Sharp Drop-Off at Cape May Beaches Threatens Surfers, Swimmers
Fixing the problem isn’t simply a matter of more sand, it’s where and how that sand is added to the shore that should make the difference
Something has spooked some of the surfers out of the water at Cape May, and it’s not a shark’s threatening dorsal fin. It’s the fact that the seafloor along the beach drops off sharply, which can create dangerous conditions for board riders and body surfers.
The problem can be traced back to World War II, when the Army Corps of Engineers extended stone jetties 4,500 feet into the ocean as protection against German submarines. But over the intervening years the jetties have starved the beaches of sand, contributing to the steep drop-off. Unfortunately, attempts to ameliorate the problem with a multi-decade beach nourishment project conducted by the Army Corps have only made matters worse, as has sea-level rise.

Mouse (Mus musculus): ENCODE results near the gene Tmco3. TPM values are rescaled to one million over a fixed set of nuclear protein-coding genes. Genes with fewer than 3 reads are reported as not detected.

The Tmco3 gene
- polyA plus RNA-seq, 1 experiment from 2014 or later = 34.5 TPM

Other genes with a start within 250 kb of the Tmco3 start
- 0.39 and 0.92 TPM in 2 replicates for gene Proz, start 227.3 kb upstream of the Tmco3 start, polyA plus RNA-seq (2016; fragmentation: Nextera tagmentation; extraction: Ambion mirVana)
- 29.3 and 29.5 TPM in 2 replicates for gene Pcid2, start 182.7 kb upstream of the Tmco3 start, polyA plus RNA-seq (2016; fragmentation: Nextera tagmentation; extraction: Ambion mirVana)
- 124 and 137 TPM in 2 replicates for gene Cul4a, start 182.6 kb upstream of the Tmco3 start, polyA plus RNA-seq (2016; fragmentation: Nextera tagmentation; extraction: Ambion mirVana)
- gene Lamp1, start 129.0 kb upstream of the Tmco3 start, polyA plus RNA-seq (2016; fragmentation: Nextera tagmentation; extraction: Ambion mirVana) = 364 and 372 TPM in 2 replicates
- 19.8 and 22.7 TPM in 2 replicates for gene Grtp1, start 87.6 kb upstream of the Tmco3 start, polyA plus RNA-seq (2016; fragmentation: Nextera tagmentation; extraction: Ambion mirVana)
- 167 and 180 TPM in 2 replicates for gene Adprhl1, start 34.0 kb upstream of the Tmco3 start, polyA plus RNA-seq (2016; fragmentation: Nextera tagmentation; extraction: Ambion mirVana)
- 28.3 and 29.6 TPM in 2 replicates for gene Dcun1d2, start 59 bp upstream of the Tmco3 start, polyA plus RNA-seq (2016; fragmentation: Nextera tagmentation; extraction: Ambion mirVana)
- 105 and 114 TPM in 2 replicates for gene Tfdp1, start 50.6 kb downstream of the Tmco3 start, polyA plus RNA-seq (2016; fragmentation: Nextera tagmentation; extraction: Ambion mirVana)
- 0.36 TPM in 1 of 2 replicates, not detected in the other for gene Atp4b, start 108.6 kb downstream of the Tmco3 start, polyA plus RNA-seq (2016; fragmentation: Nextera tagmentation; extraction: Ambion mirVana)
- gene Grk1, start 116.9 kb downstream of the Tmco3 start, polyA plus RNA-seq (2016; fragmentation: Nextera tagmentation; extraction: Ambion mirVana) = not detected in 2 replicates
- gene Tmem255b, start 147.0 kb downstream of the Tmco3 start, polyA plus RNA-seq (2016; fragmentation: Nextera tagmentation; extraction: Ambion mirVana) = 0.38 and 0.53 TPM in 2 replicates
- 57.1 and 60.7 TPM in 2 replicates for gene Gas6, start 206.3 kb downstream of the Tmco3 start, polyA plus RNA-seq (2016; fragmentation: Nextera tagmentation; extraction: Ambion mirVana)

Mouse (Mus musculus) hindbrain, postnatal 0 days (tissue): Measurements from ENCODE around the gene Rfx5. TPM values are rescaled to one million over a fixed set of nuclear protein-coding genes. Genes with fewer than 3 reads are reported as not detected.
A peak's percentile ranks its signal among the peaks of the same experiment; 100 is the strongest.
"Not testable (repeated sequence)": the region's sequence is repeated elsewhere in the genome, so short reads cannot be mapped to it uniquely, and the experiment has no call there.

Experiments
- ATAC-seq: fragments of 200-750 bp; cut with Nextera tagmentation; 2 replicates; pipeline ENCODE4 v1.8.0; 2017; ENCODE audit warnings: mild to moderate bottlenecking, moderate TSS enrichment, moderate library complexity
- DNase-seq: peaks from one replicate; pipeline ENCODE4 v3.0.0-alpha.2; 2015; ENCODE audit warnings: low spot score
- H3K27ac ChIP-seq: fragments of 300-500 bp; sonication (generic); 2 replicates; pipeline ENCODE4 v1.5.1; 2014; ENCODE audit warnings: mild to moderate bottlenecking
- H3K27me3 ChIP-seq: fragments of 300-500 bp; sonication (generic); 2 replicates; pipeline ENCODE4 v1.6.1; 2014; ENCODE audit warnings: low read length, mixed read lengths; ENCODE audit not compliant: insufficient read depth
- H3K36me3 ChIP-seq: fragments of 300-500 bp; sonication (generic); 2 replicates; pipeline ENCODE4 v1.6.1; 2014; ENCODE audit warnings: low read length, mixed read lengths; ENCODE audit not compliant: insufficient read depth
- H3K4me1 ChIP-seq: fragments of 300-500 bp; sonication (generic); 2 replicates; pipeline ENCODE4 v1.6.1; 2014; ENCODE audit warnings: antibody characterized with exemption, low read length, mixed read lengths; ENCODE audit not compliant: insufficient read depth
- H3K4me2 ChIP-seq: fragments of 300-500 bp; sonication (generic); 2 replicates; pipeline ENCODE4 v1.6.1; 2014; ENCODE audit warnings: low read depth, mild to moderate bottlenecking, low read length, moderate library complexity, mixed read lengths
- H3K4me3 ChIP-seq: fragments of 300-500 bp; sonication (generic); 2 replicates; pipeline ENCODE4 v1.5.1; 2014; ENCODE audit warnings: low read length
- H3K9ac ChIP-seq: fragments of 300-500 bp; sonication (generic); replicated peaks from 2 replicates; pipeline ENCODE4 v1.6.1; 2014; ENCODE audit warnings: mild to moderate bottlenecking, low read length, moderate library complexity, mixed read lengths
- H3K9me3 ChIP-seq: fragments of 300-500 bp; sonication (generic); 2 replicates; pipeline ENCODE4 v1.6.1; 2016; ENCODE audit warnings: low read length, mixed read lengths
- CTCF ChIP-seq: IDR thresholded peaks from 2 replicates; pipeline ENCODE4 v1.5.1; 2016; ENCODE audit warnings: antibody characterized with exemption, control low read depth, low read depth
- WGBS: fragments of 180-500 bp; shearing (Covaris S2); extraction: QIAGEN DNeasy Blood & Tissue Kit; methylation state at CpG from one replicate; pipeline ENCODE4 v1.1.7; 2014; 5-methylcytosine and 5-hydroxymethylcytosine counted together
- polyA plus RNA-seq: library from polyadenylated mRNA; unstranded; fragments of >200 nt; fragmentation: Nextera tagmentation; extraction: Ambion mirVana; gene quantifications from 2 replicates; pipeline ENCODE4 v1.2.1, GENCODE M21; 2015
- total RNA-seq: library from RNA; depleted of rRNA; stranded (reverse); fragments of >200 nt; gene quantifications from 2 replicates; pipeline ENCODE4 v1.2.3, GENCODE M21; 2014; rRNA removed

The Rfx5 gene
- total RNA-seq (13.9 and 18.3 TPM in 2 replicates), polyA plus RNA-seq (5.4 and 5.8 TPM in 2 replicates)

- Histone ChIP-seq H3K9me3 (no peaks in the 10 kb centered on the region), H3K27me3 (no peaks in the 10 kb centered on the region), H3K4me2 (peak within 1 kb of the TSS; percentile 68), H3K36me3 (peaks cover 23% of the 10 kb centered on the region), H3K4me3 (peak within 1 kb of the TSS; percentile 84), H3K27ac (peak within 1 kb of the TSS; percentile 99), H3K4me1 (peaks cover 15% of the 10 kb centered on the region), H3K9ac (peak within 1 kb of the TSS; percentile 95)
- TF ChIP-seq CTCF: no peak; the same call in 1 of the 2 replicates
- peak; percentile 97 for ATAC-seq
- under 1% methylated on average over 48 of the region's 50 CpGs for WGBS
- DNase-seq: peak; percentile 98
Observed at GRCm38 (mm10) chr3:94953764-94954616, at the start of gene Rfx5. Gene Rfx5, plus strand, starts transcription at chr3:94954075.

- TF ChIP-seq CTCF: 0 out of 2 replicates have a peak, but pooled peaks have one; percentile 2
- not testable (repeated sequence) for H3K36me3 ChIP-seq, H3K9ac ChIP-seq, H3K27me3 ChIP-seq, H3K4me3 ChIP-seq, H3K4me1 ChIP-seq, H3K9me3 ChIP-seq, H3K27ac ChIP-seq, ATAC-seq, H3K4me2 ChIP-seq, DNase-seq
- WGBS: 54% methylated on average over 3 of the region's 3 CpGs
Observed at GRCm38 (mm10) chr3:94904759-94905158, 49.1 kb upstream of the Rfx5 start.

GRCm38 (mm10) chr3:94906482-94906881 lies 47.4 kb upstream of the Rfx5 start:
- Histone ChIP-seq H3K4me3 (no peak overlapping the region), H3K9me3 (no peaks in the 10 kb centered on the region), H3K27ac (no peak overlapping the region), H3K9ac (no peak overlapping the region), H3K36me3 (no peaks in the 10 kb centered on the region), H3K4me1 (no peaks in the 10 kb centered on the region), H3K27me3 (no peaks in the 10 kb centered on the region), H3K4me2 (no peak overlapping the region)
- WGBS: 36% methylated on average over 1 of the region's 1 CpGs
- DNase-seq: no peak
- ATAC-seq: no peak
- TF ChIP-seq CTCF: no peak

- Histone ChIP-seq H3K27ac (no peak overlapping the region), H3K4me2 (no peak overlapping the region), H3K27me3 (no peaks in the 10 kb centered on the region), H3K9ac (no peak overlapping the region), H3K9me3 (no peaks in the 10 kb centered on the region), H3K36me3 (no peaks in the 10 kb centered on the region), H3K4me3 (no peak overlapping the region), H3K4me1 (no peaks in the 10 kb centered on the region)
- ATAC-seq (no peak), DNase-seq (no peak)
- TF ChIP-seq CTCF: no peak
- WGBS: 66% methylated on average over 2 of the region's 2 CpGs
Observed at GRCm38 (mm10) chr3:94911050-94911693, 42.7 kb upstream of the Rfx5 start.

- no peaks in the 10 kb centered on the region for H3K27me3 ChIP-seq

A crippling accident to a swimmer who broke his neck diving into the ocean at Cape May in 2015 focused attention on the situation once again.
One of the first moves of new mayor Chuck Lear was to establish a Beach Safety Advisory Committee. The group plans on gathering more extensive data concerning in-the-water injuries and establishing closer ties to regional hospitals. It also will reach out to New Jersey’s congressional delegation to press for a survey of Cape May's beaches to determine whether the Army Corps can change where and how it dumps sand to increase beach safety.
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